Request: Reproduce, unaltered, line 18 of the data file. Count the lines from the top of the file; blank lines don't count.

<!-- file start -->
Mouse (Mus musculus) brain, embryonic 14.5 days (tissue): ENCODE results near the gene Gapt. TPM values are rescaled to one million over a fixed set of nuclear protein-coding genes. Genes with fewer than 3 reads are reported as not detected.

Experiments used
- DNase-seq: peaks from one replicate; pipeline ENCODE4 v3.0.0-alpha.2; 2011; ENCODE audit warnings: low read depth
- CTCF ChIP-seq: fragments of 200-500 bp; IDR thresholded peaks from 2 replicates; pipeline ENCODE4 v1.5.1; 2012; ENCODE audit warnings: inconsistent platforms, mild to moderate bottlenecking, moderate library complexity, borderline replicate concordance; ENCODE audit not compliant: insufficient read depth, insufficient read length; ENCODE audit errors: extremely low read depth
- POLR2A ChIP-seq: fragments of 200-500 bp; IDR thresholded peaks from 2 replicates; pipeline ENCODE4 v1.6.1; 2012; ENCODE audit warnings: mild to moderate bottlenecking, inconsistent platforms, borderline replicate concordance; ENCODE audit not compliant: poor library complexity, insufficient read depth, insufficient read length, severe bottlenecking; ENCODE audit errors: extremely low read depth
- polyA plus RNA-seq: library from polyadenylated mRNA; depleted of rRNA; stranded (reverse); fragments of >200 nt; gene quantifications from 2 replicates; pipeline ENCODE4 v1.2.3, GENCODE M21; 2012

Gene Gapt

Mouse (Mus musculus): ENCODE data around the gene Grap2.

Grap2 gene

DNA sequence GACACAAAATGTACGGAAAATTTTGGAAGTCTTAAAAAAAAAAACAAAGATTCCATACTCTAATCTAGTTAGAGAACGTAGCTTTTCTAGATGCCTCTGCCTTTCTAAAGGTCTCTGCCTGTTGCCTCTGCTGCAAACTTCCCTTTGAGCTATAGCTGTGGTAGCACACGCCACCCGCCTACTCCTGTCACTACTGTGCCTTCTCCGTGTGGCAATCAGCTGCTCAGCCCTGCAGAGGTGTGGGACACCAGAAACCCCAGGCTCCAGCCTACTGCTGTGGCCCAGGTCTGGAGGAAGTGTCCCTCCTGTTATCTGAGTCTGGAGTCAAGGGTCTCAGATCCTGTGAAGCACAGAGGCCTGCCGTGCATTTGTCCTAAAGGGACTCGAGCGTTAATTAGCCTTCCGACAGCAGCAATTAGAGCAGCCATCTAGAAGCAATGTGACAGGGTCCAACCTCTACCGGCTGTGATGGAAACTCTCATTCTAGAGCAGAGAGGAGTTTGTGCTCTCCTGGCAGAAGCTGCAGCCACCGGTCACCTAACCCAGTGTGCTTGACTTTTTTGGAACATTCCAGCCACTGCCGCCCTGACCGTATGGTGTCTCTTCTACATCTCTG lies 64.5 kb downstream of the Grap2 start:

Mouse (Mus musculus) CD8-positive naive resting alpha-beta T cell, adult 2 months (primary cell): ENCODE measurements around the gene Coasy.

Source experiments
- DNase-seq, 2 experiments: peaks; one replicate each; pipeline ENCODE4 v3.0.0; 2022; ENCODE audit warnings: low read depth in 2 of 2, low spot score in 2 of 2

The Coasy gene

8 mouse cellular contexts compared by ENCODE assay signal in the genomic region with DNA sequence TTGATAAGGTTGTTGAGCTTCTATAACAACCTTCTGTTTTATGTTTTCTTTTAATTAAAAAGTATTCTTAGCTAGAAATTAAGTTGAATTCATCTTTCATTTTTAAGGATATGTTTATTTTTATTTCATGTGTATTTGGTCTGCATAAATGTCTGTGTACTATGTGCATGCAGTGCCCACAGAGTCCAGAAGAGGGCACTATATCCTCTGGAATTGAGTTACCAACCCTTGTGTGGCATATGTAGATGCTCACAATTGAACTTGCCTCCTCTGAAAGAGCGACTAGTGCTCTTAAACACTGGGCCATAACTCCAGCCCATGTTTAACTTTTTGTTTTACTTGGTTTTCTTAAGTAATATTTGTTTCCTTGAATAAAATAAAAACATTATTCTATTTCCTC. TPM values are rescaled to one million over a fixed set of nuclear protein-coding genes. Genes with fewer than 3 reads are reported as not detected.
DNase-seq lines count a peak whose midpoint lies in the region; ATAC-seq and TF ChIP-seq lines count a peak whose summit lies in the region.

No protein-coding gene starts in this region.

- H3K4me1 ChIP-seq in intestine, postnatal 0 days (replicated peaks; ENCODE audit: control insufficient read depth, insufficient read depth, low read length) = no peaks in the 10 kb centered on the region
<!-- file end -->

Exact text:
- H3K4me1 ChIP-seq in intestine, postnatal 0 days (replicated peaks; ENCODE audit: control insufficient read depth, insufficient read depth, low read length) = no peaks in the 10 kb centered on the region